“Should we not indeed give thanks, too, for the reality of our human nature? For we have, inexplicably, fallen not from grace, but, undeservedly, into it!”
—Friar John Wong, OFM
It is axiomatic to state that no-one wants to be defined by the worst thing they have ever done. Yet in this world where we are regaled with stories of accomplishment and success, the reality is that what we have done—the best and worst—defines us. Such was my experience of the fateful day in August 2014 when my moral duplicity—my sin—was very publicly exposed.
Having been in prison ministry for 29 years and coming from a family who has served in prison ministry since 1952, I understand well, albeit vicariously, how one’s incarceration marks a person for life. I was cycling with my son one morning soon after August 2014, and the conversation in my head was of how I had talked at length with prisoners about letting their loved one down; of dishonour, betrayal and the attending shame and guilt; of loss, separation and desperation. It was largely rhetorical then, but now it seemed I was living that reality. My knees buckled and I literally felt I was drowning in tears of desolation.
On the journey back, the words of Brennan Manning resounded: “Do you believe that the God of Jesus loves you beyond fidelity and infidelity…that He loves you when your intellect denies it, your emotions refuse it, and your whole being rejects it… Do you believe that He loves you this moment as you are and not as you should be?” A second flood of tears flowed freely. This time, they were tears of consolation at the depth of the Father’s unconditional love.
From the pinnacle of ministry “success”—priest at a prominent Anglican parish, President of a global charity, Prison Fellowship International (PFI)—to the abyss of ministry “failure”, the descent was diminishing and devastating. From a bird’s eye view of life from the vantage point of success, I descended to now having a worm’s eye view of life from the vantage point of having fallen between the cracks of my hitherto charmed life.
Yet the change of scenery, the view from the bottom, gave me, over the course of many months, a greater appreciation of the length and depth to which God’s love descends. The love of life-sustaining friends, whittled down to a few in this season of adversity, bore testament to the power of human love.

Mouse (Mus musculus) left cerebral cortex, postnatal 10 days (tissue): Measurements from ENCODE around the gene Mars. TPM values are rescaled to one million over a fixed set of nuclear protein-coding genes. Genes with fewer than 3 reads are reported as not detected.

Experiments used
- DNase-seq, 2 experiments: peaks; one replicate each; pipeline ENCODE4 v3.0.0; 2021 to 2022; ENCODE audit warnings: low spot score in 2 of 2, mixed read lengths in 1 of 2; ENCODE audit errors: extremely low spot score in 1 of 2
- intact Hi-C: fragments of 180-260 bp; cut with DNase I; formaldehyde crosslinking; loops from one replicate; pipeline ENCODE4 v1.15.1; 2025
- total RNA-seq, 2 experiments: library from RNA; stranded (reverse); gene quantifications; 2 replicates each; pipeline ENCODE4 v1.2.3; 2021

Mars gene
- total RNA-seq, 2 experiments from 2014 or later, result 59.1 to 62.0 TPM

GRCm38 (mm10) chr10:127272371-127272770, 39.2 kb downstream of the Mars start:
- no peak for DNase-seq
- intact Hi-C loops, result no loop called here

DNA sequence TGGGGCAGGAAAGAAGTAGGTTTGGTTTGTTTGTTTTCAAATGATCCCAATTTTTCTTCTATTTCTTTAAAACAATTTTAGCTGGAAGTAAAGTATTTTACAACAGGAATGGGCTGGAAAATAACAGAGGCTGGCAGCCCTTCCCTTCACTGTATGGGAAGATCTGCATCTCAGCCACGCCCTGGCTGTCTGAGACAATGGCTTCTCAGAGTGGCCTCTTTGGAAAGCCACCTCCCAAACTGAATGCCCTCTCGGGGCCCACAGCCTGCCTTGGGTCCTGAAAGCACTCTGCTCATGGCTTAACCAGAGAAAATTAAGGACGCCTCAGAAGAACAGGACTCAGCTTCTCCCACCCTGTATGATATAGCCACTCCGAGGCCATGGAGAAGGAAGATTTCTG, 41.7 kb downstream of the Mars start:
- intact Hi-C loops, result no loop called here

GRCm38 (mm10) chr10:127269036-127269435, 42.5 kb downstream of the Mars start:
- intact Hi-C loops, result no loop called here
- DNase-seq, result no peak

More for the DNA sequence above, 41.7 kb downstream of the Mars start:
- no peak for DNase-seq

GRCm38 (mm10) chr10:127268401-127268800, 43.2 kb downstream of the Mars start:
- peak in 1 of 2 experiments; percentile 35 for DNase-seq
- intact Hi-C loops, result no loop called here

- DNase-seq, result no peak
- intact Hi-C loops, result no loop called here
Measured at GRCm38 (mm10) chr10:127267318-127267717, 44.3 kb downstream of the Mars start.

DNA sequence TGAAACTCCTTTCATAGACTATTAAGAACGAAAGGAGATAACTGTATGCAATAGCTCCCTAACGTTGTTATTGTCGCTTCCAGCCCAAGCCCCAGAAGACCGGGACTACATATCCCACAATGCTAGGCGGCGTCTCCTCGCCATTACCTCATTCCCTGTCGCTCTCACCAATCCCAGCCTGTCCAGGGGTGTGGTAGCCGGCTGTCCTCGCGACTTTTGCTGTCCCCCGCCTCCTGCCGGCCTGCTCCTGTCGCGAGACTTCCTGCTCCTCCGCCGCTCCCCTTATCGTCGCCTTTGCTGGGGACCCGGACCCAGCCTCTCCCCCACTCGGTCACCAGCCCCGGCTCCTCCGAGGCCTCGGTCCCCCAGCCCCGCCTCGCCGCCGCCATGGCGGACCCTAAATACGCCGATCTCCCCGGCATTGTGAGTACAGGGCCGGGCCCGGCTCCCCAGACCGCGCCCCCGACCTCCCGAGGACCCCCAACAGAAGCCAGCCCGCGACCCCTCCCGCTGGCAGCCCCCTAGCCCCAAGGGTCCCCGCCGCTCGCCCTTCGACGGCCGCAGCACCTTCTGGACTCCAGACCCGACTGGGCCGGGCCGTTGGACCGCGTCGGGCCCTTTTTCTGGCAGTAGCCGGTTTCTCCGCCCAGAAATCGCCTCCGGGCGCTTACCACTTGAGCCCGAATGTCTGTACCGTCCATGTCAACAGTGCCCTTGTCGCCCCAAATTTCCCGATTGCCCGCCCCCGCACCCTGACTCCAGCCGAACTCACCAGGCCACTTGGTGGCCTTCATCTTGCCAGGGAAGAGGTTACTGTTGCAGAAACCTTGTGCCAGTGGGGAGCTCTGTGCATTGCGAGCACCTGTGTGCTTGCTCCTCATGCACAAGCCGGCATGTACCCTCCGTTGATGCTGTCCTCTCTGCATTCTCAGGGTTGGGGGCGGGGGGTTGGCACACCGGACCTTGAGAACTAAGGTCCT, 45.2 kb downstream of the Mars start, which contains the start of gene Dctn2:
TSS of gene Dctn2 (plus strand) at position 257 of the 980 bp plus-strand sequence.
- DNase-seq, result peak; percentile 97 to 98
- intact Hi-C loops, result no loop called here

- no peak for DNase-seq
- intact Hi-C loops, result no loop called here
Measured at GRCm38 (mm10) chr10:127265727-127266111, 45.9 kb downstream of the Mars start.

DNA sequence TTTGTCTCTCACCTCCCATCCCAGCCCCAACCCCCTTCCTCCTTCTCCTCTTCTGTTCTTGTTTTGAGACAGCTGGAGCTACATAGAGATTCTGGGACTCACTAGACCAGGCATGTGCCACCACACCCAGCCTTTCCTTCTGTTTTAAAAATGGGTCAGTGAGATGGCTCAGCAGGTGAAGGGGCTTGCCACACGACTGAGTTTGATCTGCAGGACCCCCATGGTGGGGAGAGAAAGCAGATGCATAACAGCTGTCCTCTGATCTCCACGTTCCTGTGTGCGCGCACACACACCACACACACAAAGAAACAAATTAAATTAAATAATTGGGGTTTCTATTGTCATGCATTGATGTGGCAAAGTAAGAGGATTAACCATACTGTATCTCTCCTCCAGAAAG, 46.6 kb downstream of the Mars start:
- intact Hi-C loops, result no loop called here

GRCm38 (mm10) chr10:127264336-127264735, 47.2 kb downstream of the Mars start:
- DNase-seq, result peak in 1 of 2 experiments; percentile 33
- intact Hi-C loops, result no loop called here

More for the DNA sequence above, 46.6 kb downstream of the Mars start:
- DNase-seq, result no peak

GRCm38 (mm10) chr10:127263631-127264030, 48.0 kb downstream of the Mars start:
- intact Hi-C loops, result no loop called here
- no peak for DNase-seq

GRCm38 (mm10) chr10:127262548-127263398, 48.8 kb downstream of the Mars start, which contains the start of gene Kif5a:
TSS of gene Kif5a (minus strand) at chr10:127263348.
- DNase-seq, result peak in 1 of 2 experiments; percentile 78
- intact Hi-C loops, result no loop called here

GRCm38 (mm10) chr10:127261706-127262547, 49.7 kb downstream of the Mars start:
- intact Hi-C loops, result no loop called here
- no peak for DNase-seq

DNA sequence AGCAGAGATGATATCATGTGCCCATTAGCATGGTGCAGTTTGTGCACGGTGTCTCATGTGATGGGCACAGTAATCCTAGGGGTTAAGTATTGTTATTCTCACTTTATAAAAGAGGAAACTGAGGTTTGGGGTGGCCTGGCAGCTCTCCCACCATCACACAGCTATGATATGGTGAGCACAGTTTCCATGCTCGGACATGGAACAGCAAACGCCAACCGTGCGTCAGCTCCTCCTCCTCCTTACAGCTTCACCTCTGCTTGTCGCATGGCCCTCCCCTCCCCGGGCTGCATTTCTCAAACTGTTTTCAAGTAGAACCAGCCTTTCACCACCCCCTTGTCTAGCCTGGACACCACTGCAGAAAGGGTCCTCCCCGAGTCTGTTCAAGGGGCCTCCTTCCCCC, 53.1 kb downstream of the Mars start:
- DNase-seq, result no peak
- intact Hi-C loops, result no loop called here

The work (if I could even call it that) at PFI was life-giving and richly rewarding. Positively impacting the lives of prisoners and their families, making inroads to constructive improvements in the rehabilitation and restoration of prisoners’ lives, was the privilege of a lifetime. Deciding not to return even though the option was available after the year of discipline was the most painful decision I had to make. Yet it was the right one. I realised in a deeply humbling way, that I was not responsible for perpetuating the legacy of my grandfather and father. Instead, I was to honour my heritage and paradoxically, to then free myself and the ministry from an inordinate sense of legacy preservation.
Thus began my journey in the establishment of Desert Odyssey. The metaphor of a desert, as one author put it, “…in the silence [of the desert] you can hear your heart beat. There is no better place to meet yourself.” I needed to find Timothy Khoo. Not the one with multiple personas/masks that his face had grown to fit, but the Timothy Khoo, beloved of God, “simplified” by the barrenness of the desert, that needed to be met beyond all the accoutrements of position and privilege.
Desert Odyssey’s seven-day residential retreat is built on the premise described succinctly by Ernest Hemingway: “The world breaks everyone and afterwards many are strong at the broken places.” Having the gift of time and space and a rhythm in cadence with the beat of our own hearts enables those of us broken by life in some way to be truly remembered—made whole again.
A few weeks after the exposure of my sin, and as I sat in the ashes of the ruins of what was once a charmed life, I reached out to an old friend. I sat with John Wong (who was to become my Spiritual Director), drenched in my tears once again, narrating painfully the decimation of everything I had once held dear, and everyone I had let down. He spoke the words that began this article, as I pondered the incredulity of my moral failure being a fall from grace.
How does one fall from grace? As I understand grace and being a recipient of God’s unmerited favour, a moral failure is inexplicably not a fall from grace, but a fall into grace, undeservedly so.
This truth of the unconditionality of God’s love is resisted by the human heart which continues to believe that we can earn God’s love and His favour. Having taken the journey from elder brother to wayward son in my lifetime, I understand. But more than that, I have found my heart opened to the reality that if the rest of my life is to love and be loved by God, that grace will truly be sufficient.
The Rev Timothy Khoo is an Anglican priest and the former President and Chief Executive Officer of Prison Fellowship International. He now runs Desert Odyssey, a residential and travel programme where participants—“sojourners”—can seek refuge, and where their minds, souls and bodies can be tended to and transformed. (https://www.facebook.com/DesOdy/)
Photo courtesy of the Rev Timothy Khoo